Meet HPSO member Anton Klemens who gardens in West Linn, Oregon. He is opening his garden to HPSO members this year on June 4th from 10AM to 3PM. Anton’s garden features his collection of over 600 plants, particularly rare conifers and Japanese maples. He shares his favorite plants and tips for growing beautiful conifers in this Profile.
What gardens have most influenced me?
Long before my wife Jill and I moved to Oregon we planned our vacations around visiting gardens in the PNW. Two of those gardens from our first visit in 2007 and 2008 still inspire me today. Both gardens utilize raised beds, pathways, boulders and berms to display plants at eye level. Additionally, the gardens create a sense of tranquility and balance based upon the placement of each cultivar’s color, size, and shape. These are all attributes I’ve admired and incorporated into our garden over the years.
The first garden is an American Conifer Society (ACS) reference garden – The Oregon Garden located in Silverton, OR. Over the past decade, I’ve had the privilege to work on several projects with a dear friend of mine, Doug Wilson, who’s been the conifer gardens curator for many years. The second garden is none other than the Jean Iseli Memorial Garden located in Boring, OR. This garden has inspired me from the multiple visits over the past 15 years as I observed the transformations and expansions within the garden.
What are some of the unusual conifers in my garden?
Pinus parviflora ‘Jilly Bean’– This pine is from a ‘Kinpo’ seedling selection that came from Iseli Nursery. It has very tight needles and grows less than 3 inches a year, making it a true dwarf. This plant was acquired during an ACS National Meeting and as a result, I was able to name the plant after my beautiful wife Jill.
Pinus parviflora ‘Sundial’– This pine is also from a seedling selection of ’Goldilocks’ from Iseli Nursery. The shape looked like a sundial, as it had a flat habit with a leader that looked like a gnomon. My wife named this cultivar, Sundial. I have since cut the leader from the plant. The naming of this plant also inspired us to name our Garden – Sundial Urban Gardens.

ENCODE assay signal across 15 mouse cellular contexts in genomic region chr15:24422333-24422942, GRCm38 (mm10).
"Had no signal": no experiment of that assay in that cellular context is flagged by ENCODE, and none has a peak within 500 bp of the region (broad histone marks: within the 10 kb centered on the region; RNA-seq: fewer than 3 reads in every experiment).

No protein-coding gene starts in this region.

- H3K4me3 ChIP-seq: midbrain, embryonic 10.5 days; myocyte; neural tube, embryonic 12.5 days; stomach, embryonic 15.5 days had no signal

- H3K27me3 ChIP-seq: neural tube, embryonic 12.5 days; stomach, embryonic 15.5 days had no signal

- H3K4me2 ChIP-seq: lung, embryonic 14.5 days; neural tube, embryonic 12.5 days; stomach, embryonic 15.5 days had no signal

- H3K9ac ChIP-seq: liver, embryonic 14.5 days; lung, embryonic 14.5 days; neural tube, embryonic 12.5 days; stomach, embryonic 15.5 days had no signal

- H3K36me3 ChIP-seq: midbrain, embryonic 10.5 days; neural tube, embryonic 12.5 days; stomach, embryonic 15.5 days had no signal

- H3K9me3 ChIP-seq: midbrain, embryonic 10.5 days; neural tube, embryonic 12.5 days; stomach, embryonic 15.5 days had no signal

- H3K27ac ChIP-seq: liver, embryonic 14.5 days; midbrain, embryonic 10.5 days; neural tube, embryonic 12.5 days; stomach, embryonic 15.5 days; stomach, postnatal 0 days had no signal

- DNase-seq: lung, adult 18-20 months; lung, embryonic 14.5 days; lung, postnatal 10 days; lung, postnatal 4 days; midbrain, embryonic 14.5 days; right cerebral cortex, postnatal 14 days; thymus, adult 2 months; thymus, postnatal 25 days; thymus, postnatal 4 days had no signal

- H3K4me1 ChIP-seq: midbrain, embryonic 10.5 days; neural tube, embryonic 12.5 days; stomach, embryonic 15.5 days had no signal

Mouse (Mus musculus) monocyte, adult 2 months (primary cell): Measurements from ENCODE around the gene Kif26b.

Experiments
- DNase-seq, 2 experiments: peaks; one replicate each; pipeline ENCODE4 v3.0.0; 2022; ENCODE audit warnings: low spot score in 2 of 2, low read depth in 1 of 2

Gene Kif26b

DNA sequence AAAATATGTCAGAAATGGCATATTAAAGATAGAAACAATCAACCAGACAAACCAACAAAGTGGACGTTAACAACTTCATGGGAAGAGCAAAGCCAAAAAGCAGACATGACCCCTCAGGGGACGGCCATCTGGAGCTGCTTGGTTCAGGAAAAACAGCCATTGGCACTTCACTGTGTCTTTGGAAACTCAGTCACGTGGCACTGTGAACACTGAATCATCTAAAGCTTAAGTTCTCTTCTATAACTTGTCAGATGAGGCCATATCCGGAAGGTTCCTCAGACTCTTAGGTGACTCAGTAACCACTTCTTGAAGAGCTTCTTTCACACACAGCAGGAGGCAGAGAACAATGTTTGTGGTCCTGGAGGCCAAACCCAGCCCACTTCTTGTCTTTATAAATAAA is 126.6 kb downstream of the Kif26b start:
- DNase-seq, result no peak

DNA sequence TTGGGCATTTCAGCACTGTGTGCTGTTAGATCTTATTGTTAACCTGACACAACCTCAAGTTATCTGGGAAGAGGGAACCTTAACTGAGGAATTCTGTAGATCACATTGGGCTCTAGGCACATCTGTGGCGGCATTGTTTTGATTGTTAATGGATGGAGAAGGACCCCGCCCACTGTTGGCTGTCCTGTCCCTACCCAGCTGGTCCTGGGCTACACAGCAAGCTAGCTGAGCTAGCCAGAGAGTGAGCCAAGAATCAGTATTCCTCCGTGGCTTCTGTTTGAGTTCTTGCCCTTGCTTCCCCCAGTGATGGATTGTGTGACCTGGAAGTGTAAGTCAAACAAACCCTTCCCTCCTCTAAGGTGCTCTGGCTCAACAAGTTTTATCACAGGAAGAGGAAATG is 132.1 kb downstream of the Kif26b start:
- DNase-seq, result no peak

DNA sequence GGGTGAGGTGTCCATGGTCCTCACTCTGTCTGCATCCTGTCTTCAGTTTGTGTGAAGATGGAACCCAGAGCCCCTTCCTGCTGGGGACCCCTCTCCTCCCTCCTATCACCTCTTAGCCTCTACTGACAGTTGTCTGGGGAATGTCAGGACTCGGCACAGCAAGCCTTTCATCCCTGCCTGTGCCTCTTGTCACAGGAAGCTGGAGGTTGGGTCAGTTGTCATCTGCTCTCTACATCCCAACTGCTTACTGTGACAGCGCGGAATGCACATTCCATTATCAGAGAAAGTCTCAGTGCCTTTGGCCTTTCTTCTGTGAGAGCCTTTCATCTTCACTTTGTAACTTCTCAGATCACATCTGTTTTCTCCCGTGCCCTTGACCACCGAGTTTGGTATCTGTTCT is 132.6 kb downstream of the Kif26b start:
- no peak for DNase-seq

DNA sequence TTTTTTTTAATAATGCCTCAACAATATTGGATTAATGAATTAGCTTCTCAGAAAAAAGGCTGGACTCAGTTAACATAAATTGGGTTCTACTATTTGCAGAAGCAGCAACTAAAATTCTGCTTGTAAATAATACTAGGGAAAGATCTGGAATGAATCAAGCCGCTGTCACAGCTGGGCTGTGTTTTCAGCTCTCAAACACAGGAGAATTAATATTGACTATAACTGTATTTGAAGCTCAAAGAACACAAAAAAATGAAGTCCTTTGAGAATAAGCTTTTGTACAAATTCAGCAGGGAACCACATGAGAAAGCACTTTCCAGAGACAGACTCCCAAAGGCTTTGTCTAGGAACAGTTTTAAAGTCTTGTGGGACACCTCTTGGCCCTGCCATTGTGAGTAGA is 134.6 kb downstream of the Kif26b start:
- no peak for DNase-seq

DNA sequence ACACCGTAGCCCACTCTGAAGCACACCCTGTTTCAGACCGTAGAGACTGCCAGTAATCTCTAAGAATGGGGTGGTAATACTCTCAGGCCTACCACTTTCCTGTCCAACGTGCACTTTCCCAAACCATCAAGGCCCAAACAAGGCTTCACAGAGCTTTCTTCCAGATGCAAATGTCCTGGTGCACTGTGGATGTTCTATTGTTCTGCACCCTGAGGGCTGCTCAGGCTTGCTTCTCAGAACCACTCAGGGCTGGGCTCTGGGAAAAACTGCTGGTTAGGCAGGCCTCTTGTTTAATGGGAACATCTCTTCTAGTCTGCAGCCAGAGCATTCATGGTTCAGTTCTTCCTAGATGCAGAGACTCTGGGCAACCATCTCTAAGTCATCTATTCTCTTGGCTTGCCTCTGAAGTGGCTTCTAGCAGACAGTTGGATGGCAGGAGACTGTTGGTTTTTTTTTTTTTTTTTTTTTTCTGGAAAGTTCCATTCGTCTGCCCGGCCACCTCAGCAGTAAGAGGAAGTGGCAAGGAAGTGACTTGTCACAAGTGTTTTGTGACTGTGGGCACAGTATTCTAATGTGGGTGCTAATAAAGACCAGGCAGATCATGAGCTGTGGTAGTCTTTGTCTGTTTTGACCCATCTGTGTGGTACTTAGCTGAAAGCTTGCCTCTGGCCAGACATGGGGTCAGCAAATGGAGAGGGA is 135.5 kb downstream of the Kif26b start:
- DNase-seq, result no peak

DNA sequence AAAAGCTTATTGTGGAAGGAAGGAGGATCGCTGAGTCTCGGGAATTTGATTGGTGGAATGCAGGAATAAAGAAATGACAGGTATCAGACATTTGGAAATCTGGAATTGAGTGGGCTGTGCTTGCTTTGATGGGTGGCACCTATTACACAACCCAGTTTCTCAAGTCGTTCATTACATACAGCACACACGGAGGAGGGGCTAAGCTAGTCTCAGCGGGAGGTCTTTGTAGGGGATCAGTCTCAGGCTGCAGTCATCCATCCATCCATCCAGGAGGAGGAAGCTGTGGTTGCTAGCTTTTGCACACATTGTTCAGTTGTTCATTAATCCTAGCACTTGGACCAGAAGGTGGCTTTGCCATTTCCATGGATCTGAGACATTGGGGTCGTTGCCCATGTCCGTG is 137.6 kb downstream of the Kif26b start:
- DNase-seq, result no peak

What are some of the unique Japanese maples in my garden?
The smallest Japanese maple I have is Acer palmatum ‘Sir Happy’, founded by Crispin of Crispin Creations. My specimen is about 10 years old and the size of a softball. With crinkled leaves setting on top of one another creating a sturdy dense mass of foliage, growth is much less than an inch per year.
Another favorite, which is also a seedling selection from Crispin Creations is Acer palmatum ‘Little Red’. This maple is in a container, stays very narrow and is about 3 feet tall. It maintains the brightest red of any of my maples and glows when the sun hits it. It’s the most striking color.
What does it mean to have a collector’s garden?
A ‘collectors garden’ means I never stop collecting! All seriousness, in my opinion, a collector’s garden can have multiple characteristics. What makes my garden a collector’s garden is the majority of the plants are not available to the general public as the cultivar might be under observation, very hard to propagate, only a few exists or is not profitable for a mass production to grow for a retail nursery. Also, many of the plants that I have are one of a kind selective seedlings or plants that came from a witches broom, which is a mutation on a plant that is removed and grafted. Only after several years of sharing cuttings and brooms of rare selections with other collectors, I acquired such a vast collection of rare conifers and maples.
Tips for caring for mature specimens in pots:
In the springtime when the maples just start to show their buds, I pull the plants out of the pot, remove as much soil as possible from the roots, selectively prune the roots and re-pot with quality soil (#9B potting soil blend) from Pro-Grow Mixes and Materials. I’ll do this every few years, depending on the size of the container. All my containers are on timed drip irrigation systems and I use spot spitters. Raising the pots on the plastic rolling caddies ensures proper drainage. This has worked well for me for more than a decade.
Thank you, Anton, for sharing your amazing collection!
HPSO members – mark your calendar for Anton’s Open Garden dates on June 4th. Anton’s garden is also part of the Lake Oswego Mini-Tour on June 4th where you will have the chance to visit several gardens in the Lake Oswego area.
Not an HPSO member? You can learn how to visit more incredible gardens like Anton’s by becoming a member here!
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